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04-30-2012, 05:33 AM   #1
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Image Resolution and DPI

I did a job for a company last week and they gave me a reminder that "next time i do work for them, make sure the camera settings are set to dpi of 300" so that when the image goes to print they can have the best resolution possible. where is this setting in the menu?

04-30-2012, 05:38 AM   #2
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Camera's output a resolution. DPI settings for print are defined at the printer. You would set the DPI at your printer software.
04-30-2012, 06:34 AM   #3
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If you shot RAW, the DPI settings are configured on your RAW processing software, for example, in Lightroom, you would go to Edit --> Preferences --> External Editing and there you can set the output DPI of your files when you send them to Photoshop or other image editors, or in the "Export..." dialog in the Image Sizing section you can set the resolucion as well.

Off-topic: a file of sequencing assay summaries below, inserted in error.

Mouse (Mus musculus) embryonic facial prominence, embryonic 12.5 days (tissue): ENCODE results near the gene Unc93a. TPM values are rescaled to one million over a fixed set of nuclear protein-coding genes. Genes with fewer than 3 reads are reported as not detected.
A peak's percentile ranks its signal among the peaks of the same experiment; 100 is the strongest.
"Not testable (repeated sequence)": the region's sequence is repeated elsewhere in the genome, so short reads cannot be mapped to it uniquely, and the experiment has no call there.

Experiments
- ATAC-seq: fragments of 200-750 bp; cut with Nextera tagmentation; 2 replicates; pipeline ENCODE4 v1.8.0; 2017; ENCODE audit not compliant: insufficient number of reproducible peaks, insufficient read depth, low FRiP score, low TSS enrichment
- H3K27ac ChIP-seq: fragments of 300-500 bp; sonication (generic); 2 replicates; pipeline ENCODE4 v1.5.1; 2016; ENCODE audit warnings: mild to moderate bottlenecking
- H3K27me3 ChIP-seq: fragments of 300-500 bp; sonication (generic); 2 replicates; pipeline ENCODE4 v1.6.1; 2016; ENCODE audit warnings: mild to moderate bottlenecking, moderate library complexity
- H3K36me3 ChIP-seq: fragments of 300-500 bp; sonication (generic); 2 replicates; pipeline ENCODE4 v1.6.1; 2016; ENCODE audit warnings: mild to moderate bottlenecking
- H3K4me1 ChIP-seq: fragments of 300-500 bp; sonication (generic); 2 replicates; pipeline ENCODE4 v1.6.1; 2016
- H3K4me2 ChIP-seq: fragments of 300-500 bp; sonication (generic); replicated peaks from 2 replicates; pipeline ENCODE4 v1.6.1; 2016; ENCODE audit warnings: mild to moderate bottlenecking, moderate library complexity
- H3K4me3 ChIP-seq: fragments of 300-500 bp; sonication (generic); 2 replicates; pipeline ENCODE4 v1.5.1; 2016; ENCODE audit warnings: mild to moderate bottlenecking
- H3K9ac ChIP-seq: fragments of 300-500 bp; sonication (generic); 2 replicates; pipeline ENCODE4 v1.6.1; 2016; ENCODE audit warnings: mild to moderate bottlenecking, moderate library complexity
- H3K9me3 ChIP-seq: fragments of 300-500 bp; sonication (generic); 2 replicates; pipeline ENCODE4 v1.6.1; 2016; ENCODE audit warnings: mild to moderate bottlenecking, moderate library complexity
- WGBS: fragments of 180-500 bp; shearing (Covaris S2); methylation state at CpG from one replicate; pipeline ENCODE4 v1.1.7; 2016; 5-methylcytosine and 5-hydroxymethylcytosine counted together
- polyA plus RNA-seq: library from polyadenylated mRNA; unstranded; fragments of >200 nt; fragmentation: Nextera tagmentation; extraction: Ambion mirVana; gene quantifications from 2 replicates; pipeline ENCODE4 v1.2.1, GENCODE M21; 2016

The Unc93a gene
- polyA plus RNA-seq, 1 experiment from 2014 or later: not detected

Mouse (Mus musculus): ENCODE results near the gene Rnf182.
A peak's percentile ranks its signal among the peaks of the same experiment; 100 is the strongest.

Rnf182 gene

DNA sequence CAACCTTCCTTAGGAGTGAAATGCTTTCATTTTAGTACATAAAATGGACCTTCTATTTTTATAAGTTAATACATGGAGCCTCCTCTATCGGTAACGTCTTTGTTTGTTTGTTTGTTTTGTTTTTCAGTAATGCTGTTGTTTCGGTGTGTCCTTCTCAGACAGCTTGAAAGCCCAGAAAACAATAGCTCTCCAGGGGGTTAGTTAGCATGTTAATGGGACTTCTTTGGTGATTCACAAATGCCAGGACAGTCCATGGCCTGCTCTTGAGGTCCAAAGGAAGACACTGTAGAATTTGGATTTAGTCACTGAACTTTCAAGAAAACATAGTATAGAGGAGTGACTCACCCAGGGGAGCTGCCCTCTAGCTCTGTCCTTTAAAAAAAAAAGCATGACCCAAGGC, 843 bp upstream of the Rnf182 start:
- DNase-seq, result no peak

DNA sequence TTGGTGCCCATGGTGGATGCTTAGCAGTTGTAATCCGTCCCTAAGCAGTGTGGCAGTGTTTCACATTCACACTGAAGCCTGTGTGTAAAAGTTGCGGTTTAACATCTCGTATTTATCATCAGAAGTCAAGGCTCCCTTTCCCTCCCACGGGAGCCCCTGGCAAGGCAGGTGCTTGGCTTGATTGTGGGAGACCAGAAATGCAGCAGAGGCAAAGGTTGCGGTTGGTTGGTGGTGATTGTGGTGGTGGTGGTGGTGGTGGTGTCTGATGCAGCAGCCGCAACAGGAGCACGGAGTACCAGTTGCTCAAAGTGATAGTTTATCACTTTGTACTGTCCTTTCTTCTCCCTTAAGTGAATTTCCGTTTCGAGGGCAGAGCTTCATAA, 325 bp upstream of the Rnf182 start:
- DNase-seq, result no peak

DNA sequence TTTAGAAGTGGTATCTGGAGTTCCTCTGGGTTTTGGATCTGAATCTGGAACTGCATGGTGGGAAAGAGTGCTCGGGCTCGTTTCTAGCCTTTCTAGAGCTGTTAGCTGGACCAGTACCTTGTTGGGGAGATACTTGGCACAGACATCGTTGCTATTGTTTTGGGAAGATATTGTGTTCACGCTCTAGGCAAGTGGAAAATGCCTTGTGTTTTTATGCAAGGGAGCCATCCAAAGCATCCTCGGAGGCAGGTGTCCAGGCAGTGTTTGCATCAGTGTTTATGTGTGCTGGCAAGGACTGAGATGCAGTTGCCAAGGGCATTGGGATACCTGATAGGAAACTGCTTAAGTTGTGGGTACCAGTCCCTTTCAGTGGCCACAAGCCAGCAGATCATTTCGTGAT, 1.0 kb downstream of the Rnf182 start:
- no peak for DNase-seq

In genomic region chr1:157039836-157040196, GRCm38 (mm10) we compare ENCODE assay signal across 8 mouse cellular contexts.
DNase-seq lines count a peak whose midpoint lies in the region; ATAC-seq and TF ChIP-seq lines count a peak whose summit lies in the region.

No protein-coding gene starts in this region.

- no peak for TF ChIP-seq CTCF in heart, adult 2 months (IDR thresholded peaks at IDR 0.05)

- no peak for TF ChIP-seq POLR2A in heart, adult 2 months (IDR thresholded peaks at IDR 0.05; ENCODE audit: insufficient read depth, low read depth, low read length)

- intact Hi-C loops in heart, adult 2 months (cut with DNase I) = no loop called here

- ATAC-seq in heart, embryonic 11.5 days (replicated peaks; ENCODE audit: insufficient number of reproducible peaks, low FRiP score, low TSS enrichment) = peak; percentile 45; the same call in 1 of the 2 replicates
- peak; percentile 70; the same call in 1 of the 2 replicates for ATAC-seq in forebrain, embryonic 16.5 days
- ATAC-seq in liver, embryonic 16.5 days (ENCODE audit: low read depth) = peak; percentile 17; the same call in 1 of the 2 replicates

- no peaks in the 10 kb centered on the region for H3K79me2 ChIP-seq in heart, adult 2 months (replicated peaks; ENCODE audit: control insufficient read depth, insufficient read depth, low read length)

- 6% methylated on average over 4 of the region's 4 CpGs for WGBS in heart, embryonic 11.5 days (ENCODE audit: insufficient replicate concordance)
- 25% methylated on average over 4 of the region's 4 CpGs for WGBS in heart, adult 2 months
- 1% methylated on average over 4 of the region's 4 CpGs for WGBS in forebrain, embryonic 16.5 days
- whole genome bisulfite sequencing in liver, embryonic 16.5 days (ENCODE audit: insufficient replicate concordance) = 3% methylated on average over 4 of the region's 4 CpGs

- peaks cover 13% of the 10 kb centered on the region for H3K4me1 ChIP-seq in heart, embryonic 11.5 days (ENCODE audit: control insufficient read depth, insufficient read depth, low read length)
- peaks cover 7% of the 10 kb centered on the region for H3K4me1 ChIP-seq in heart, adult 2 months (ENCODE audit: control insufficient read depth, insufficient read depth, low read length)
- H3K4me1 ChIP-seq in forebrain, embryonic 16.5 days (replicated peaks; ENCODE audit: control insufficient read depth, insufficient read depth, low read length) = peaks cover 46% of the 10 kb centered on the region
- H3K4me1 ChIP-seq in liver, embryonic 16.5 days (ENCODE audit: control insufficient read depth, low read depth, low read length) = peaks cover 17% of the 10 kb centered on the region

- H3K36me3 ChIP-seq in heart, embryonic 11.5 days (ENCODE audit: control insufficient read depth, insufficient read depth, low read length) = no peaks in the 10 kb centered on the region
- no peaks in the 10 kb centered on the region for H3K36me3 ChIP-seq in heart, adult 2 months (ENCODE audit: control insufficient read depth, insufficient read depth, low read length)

Please note that the camera creates a fixed number of pixels, so by changing the DPI all you are changing is how large the image will print (esencially you are telling it how many pixels it should print in an inch), so let's say you have an image that is 10x16" at 240 DPI, it would become an 8x12" at 300 DPI as long as you don't resample the image (interpolate new pixels from surrounding pixels), resampling the image will lead to image degradation. Any designer worth the title should know this and it is absurd they request 300 DPI as long as you are giving them the highest resolution (megapixel count) that your camera can output.
04-30-2012, 06:35 AM   #4